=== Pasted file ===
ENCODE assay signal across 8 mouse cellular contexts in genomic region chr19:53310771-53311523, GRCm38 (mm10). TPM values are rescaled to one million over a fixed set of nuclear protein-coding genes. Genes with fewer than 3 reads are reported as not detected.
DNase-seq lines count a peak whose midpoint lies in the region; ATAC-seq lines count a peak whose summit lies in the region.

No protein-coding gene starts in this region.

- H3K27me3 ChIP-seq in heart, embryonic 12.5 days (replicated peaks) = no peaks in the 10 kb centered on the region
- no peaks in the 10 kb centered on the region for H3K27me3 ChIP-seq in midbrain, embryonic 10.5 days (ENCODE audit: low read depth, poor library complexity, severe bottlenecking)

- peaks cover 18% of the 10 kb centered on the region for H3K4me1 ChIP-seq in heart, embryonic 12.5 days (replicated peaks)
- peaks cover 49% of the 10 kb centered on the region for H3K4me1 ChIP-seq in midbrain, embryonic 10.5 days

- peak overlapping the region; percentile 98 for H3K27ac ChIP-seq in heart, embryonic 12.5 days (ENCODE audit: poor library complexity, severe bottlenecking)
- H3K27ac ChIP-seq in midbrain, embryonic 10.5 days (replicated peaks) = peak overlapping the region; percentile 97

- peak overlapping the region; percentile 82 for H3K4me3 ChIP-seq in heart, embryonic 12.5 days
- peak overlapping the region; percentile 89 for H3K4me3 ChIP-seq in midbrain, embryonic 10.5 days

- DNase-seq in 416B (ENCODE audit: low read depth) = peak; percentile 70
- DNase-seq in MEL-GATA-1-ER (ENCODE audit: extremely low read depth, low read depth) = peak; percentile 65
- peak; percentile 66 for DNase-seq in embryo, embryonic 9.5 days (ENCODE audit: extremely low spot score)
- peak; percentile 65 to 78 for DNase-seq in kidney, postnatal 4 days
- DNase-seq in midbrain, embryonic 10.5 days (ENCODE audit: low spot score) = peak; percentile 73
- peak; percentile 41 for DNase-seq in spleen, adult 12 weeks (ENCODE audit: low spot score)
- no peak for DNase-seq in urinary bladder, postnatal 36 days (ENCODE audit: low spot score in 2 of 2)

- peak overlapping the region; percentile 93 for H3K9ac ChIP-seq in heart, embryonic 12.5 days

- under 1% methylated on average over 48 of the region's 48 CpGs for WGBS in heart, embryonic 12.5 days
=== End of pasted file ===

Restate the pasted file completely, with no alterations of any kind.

ENCODE assay signal across 8 mouse cellular contexts in genomic region chr19:53310771-53311523, GRCm38 (mm10). TPM values are rescaled to one million over a fixed set of nuclear protein-coding genes. Genes with fewer than 3 reads are reported as not detected.
DNase-seq lines count a peak whose midpoint lies in the region; ATAC-seq lines count a peak whose summit lies in the region.

No protein-coding gene starts in this region.

- H3K27me3 ChIP-seq in heart, embryonic 12.5 days (replicated peaks) = no peaks in the 10 kb centered on the region
- no peaks in the 10 kb centered on the region for H3K27me3 ChIP-seq in midbrain, embryonic 10.5 days (ENCODE audit: low read depth, poor library complexity, severe bottlenecking)

- peaks cover 18% of the 10 kb centered on the region for H3K4me1 ChIP-seq in heart, embryonic 12.5 days (replicated peaks)
- peaks cover 49% of the 10 kb centered on the region for H3K4me1 ChIP-seq in midbrain, embryonic 10.5 days

- peak overlapping the region; percentile 98 for H3K27ac ChIP-seq in heart, embryonic 12.5 days (ENCODE audit: poor library complexity, severe bottlenecking)
- H3K27ac ChIP-seq in midbrain, embryonic 10.5 days (replicated peaks) = peak overlapping the region; percentile 97

- peak overlapping the region; percentile 82 for H3K4me3 ChIP-seq in heart, embryonic 12.5 days
- peak overlapping the region; percentile 89 for H3K4me3 ChIP-seq in midbrain, embryonic 10.5 days

- DNase-seq in 416B (ENCODE audit: low read depth) = peak; percentile 70
- DNase-seq in MEL-GATA-1-ER (ENCODE audit: extremely low read depth, low read depth) = peak; percentile 65
- peak; percentile 66 for DNase-seq in embryo, embryonic 9.5 days (ENCODE audit: extremely low spot score)
- peak; percentile 65 to 78 for DNase-seq in kidney, postnatal 4 days
- DNase-seq in midbrain, embryonic 10.5 days (ENCODE audit: low spot score) = peak; percentile 73
- peak; percentile 41 for DNase-seq in spleen, adult 12 weeks (ENCODE audit: low spot score)
- no peak for DNase-seq in urinary bladder, postnatal 36 days (ENCODE audit: low spot score in 2 of 2)

- peak overlapping the region; percentile 93 for H3K9ac ChIP-seq in heart, embryonic 12.5 days

- under 1% methylated on average over 48 of the region's 48 CpGs for WGBS in heart, embryonic 12.5 days